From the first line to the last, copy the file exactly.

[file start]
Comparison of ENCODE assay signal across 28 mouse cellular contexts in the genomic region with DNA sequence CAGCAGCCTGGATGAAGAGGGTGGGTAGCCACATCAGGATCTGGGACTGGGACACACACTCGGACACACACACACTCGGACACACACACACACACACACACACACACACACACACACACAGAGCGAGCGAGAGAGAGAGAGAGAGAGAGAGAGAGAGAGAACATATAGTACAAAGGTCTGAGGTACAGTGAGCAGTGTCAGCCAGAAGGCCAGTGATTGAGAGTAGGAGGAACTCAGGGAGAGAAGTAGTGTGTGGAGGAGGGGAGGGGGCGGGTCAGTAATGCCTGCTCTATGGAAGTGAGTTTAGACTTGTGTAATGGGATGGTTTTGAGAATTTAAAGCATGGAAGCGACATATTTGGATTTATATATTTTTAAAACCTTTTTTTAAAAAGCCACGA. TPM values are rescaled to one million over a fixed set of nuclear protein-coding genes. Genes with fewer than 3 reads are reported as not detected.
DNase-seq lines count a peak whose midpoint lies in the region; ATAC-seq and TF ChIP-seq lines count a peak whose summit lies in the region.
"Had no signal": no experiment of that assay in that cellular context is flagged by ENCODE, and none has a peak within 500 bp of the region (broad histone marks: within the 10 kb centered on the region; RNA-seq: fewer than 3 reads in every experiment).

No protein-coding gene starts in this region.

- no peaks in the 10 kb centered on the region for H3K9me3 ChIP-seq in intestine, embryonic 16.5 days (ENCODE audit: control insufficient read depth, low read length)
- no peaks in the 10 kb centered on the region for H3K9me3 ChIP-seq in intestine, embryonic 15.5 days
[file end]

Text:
Comparison of ENCODE assay signal across 28 mouse cellular contexts in the genomic region with DNA sequence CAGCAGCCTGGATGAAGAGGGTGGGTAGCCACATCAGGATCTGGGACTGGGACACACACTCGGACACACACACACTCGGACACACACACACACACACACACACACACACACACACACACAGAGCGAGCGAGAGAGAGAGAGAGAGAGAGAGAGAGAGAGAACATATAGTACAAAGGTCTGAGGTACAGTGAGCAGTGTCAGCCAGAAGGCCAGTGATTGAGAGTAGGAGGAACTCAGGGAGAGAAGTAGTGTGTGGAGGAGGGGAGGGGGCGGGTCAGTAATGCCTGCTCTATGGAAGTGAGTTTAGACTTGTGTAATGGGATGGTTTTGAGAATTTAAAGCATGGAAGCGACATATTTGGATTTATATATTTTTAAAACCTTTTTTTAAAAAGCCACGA. TPM values are rescaled to one million over a fixed set of nuclear protein-coding genes. Genes with fewer than 3 reads are reported as not detected.
DNase-seq lines count a peak whose midpoint lies in the region; ATAC-seq and TF ChIP-seq lines count a peak whose summit lies in the region.
"Had no signal": no experiment of that assay in that cellular context is flagged by ENCODE, and none has a peak within 500 bp of the region (broad histone marks: within the 10 kb centered on the region; RNA-seq: fewer than 3 reads in every experiment).

No protein-coding gene starts in this region.

- no peaks in the 10 kb centered on the region for H3K9me3 ChIP-seq in intestine, embryonic 16.5 days (ENCODE audit: control insufficient read depth, low read length)
- no peaks in the 10 kb centered on the region for H3K9me3 ChIP-seq in intestine, embryonic 15.5 days